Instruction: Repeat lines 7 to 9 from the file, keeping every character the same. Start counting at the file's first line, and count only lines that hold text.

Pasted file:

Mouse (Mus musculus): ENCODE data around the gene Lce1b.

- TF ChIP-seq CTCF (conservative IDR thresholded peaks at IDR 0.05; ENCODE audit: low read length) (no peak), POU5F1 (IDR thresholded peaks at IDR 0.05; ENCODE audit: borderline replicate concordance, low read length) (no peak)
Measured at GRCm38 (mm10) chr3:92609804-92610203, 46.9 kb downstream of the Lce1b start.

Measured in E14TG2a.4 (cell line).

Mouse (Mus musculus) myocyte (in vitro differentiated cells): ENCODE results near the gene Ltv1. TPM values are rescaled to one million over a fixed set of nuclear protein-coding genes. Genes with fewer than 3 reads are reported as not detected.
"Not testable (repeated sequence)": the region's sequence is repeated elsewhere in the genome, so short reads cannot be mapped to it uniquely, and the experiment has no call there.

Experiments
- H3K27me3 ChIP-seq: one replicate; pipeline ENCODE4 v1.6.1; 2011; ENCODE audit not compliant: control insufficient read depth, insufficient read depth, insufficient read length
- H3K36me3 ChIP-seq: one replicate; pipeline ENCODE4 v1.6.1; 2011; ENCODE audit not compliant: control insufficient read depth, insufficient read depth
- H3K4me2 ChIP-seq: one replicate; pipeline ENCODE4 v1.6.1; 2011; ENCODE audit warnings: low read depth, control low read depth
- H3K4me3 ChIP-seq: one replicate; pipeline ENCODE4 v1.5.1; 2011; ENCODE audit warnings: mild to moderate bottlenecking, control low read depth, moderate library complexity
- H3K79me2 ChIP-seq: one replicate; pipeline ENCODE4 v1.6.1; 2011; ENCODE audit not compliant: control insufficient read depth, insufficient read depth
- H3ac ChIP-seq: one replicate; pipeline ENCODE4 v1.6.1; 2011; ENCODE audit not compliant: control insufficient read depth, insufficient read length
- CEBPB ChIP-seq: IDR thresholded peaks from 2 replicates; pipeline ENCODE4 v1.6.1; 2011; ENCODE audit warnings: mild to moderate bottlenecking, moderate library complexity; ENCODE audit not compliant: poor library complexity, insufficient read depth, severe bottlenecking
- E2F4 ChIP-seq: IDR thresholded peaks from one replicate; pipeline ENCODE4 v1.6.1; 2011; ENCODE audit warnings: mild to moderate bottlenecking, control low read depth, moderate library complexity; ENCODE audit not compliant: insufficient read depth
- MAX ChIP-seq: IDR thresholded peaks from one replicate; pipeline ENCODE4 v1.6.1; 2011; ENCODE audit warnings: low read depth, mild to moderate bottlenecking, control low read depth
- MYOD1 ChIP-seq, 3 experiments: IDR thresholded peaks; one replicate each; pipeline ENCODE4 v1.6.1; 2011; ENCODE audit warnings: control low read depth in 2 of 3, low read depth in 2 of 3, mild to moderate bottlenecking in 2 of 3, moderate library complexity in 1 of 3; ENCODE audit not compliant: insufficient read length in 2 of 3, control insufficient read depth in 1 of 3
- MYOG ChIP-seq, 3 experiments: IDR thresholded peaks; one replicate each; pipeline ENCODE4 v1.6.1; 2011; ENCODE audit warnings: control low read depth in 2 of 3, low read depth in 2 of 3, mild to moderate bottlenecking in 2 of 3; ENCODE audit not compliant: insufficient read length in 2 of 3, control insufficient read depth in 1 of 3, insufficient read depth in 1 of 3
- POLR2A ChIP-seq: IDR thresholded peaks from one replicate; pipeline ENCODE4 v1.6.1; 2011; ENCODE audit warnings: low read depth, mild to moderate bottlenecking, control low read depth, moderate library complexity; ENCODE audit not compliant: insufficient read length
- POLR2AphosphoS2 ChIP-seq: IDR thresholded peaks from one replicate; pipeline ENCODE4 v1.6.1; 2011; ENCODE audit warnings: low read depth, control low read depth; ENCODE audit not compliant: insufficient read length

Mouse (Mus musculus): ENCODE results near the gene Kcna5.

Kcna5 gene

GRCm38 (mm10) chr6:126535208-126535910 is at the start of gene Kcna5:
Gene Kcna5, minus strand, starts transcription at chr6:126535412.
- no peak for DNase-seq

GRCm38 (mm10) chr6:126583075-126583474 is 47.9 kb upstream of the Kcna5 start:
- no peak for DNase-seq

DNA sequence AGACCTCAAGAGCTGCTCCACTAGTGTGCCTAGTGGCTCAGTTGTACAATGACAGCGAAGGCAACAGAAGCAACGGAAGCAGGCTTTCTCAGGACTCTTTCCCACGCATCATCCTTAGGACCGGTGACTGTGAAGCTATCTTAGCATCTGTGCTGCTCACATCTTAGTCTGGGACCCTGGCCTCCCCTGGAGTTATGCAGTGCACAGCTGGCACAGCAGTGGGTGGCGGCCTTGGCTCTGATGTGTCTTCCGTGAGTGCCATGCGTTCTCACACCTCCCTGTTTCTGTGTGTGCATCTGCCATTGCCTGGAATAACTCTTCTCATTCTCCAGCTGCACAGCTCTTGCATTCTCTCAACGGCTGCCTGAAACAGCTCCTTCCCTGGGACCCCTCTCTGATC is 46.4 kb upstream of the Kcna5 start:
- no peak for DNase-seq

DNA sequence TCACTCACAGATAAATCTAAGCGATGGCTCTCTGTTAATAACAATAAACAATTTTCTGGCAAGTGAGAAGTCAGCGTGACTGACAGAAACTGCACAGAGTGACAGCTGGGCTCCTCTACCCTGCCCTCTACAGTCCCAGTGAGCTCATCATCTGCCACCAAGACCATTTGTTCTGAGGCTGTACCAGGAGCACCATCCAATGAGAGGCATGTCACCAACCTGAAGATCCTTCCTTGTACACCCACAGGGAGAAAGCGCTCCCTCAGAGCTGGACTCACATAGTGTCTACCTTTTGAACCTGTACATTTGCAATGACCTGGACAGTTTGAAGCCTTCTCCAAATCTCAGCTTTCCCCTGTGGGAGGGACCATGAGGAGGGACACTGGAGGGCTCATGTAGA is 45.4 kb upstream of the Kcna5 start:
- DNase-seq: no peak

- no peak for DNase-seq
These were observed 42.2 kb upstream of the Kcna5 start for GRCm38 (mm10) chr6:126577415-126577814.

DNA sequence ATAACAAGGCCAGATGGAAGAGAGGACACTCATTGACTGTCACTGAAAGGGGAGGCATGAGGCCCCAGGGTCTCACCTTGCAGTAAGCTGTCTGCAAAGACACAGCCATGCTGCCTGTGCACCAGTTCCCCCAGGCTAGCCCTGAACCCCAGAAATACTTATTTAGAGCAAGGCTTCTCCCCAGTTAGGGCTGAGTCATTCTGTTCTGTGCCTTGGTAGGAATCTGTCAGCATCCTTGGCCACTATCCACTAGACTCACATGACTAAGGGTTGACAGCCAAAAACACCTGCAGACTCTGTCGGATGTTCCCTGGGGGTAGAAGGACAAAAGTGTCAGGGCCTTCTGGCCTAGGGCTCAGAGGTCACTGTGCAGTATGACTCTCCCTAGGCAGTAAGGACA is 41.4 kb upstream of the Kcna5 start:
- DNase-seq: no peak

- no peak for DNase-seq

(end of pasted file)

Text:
Experiments
- H3K27me3 ChIP-seq: one replicate; pipeline ENCODE4 v1.6.1; 2011; ENCODE audit not compliant: control insufficient read depth, insufficient read depth, insufficient read length
- H3K36me3 ChIP-seq: one replicate; pipeline ENCODE4 v1.6.1; 2011; ENCODE audit not compliant: control insufficient read depth, insufficient read depth